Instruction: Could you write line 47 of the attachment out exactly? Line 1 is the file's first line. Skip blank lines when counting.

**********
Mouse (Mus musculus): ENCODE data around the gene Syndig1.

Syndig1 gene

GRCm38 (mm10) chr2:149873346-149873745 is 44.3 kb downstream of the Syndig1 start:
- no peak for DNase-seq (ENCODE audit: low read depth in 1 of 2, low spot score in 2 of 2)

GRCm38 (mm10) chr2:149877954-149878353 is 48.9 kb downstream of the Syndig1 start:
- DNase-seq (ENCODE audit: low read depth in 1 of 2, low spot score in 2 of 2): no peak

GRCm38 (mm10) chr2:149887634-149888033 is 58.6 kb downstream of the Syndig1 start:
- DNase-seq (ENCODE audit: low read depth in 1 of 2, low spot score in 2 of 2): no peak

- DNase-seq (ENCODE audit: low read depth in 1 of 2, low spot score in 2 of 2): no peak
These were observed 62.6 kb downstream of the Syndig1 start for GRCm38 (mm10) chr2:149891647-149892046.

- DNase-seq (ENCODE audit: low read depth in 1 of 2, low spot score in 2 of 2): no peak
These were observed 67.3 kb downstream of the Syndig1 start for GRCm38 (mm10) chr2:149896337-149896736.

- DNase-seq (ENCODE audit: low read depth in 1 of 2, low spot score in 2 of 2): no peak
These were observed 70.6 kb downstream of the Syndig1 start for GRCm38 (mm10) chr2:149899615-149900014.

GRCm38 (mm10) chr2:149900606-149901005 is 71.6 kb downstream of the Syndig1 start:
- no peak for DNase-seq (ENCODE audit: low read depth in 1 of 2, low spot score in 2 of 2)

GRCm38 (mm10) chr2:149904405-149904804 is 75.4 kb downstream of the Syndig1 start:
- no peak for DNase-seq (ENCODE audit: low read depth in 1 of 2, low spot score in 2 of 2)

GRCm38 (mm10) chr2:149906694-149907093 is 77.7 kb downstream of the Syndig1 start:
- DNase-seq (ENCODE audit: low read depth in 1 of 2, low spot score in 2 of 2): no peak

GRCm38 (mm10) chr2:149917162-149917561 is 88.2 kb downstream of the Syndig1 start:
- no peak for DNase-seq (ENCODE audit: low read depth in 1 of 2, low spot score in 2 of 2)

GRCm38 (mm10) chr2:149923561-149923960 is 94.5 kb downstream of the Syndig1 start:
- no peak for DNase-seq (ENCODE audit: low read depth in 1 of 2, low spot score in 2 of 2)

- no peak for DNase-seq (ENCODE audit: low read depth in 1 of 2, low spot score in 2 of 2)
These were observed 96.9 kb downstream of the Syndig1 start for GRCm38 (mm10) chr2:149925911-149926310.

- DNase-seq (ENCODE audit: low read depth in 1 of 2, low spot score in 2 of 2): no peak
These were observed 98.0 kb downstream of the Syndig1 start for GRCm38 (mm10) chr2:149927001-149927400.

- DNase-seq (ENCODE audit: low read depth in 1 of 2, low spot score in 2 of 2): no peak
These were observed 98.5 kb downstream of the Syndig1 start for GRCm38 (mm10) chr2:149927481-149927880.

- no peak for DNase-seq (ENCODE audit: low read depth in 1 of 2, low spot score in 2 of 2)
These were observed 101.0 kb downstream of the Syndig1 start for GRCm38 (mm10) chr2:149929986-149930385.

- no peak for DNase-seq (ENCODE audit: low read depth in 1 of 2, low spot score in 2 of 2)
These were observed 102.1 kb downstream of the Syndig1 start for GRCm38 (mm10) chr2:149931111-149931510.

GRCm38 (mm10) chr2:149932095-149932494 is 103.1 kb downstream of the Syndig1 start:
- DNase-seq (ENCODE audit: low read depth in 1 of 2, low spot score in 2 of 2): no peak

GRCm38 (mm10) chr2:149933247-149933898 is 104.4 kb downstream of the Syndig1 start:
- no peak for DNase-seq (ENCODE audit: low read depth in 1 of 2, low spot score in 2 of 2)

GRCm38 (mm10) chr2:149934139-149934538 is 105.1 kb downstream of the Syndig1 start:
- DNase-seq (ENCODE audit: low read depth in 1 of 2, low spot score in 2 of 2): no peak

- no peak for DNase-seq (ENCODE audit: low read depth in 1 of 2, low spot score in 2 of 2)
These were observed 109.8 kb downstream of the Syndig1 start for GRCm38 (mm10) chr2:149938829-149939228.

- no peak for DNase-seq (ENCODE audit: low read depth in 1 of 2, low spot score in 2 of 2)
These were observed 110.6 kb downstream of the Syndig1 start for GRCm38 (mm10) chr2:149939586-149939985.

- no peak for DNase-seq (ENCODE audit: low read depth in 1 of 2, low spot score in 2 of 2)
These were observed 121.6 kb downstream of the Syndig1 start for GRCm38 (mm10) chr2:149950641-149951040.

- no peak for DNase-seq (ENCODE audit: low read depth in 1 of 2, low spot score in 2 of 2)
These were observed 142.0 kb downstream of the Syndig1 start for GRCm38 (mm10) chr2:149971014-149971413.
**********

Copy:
- no peak for DNase-seq (ENCODE audit: low read depth in 1 of 2, low spot score in 2 of 2)